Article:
World’s First DJ was From San Jose

World’s First DJ was From San Jose

Sybil Herrold became the  world’s first DJ in 1912. While working with her husband Charles Herrold who launched the world’s first radio broadcasting station in San Jose in 1909. Her “Little Hams” program was aimed at getting children involved in the radio experience.

Sybil Herrold and son Robert “on the air,” 1914.

Source: History San José: In the early 20th century, Sybil Herrold True, a trailblazing figure in radio history, left an indelible mark on the burgeoning world of broadcasting. A skilled radio operator and wireless teacher, Sybil collaborated closely with her husband, Charles Herrold, who is credited with launching the world’s first radio broadcasting station in San Jose in 1909.

Sybil’s journey into radio began while she was teaching Morse code at Charles Herrold’s College of Wireless. It was here that she pioneered a weekly Wednesday night program of entertainment for his pre-World War I broadcasting experiments. This program, aimed at engaging a growing audience, showcased phonograph records borrowed from local music stores like Sherman-Clay, effectively providing advertisement for these establishments.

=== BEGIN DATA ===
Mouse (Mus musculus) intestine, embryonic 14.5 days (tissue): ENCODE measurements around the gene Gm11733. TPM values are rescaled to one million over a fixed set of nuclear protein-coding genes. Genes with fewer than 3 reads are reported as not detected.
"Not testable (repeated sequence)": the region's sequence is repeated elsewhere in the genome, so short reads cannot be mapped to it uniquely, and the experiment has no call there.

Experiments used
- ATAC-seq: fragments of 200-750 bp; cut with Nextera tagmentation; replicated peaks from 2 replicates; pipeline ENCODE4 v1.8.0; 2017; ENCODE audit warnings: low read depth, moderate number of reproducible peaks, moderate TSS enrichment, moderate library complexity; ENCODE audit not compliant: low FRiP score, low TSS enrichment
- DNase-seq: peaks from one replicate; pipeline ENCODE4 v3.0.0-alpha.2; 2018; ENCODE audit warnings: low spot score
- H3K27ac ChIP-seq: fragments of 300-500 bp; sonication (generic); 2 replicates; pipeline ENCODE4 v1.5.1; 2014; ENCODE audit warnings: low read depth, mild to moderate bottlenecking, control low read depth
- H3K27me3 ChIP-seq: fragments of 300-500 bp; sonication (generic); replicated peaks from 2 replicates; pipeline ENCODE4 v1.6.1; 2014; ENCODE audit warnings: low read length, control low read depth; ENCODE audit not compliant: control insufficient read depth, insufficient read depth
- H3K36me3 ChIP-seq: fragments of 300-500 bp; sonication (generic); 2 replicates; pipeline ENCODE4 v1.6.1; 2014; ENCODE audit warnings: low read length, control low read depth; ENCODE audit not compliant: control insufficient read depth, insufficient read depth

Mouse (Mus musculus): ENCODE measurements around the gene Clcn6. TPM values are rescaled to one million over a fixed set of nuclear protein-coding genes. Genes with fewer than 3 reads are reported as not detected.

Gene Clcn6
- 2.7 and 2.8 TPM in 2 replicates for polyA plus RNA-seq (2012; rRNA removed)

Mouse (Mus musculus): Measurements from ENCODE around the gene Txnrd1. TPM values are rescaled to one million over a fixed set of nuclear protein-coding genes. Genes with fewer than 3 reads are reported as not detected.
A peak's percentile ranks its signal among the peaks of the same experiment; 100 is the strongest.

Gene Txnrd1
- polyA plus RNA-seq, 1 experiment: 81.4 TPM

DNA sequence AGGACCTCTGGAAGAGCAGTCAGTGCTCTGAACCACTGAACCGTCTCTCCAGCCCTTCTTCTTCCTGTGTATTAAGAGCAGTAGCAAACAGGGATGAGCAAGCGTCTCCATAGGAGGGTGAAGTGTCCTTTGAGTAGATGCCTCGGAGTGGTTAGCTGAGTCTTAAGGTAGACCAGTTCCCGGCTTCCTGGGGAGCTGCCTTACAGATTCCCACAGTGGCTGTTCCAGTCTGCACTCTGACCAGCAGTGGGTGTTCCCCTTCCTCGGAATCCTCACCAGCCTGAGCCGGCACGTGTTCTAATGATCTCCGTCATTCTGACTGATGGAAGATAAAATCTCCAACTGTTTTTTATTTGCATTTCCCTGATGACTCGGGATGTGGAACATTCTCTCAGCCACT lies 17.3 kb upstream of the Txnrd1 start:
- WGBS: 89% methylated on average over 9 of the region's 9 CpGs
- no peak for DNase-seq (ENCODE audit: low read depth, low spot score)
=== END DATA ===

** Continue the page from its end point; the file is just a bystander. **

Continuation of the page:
Known as the “Little Hams” program, Sybil’s initiative aimed to involve children in the radio experience, tapping into the enthusiasm of amateur operators. Listeners eagerly phoned in requests for popular songs, with local music stores promptly selling out of the featured records the day after broadcast. The Wiley B. Allen Company, a retailer of Victrolas and sheet music, even partnered with Herrold’s College to establish a “listening studio” in their store, further fueling public interest in radio technology.

Sybil’s impact extended beyond entertainment as she organized promotional contests with weekly prizes, recording the winners’ receiver locations to gauge the station’s broadcast range. Her expertise as a telegrapher also proved invaluable in supporting wireless experimentation efforts.

In 1912, Sybil Herrold became recognized as the world’s first disc jockey, a title cemented by her groundbreaking contributions to radio broadcasting. Her legacy as a pioneer, educator, and promoter of wireless technology continues to resonate, embodying the spirit of the New Woman of the New Century.

Check out more information about Sybil and Doc Herrold at this History San Jose link.

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Dan Orloff